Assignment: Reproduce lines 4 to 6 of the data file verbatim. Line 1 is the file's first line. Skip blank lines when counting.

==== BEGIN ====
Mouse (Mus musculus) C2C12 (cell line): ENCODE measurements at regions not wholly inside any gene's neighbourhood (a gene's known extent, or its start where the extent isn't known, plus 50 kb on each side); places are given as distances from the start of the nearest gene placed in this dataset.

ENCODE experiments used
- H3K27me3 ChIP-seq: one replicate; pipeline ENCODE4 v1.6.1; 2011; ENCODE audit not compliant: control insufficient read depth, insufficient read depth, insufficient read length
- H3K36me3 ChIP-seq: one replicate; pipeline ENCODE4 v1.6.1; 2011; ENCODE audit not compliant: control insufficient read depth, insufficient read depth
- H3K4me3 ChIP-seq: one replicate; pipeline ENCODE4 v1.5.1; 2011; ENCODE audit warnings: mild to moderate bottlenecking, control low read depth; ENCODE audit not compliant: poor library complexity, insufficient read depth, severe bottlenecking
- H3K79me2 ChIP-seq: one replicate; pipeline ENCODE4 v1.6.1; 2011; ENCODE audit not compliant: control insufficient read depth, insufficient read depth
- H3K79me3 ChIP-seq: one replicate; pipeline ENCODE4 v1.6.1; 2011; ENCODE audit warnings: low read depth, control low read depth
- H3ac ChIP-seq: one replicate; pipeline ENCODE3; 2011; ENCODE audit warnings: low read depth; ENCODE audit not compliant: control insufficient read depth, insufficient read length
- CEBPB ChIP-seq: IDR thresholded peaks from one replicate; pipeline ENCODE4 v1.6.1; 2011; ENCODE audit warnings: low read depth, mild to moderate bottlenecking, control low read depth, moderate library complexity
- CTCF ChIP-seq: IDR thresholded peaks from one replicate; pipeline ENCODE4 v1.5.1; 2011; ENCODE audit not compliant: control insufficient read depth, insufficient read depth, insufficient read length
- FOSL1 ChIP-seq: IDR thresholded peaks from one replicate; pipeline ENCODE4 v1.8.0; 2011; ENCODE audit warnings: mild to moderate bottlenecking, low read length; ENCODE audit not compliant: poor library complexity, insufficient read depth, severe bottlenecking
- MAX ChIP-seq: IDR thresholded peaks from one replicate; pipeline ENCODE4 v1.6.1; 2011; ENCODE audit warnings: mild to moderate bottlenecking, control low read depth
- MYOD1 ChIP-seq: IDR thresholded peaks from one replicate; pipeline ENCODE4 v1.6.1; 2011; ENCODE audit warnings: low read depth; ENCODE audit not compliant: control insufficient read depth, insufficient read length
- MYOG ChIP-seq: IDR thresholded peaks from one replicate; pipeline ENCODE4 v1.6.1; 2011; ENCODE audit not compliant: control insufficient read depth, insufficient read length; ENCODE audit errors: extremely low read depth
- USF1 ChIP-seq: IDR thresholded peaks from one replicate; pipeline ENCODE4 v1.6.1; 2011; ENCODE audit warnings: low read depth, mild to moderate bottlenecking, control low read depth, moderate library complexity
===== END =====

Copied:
- H3K36me3 ChIP-seq: one replicate; pipeline ENCODE4 v1.6.1; 2011; ENCODE audit not compliant: control insufficient read depth, insufficient read depth
- H3K4me3 ChIP-seq: one replicate; pipeline ENCODE4 v1.5.1; 2011; ENCODE audit warnings: mild to moderate bottlenecking, control low read depth; ENCODE audit not compliant: poor library complexity, insufficient read depth, severe bottlenecking
- H3K79me2 ChIP-seq: one replicate; pipeline ENCODE4 v1.6.1; 2011; ENCODE audit not compliant: control insufficient read depth, insufficient read depth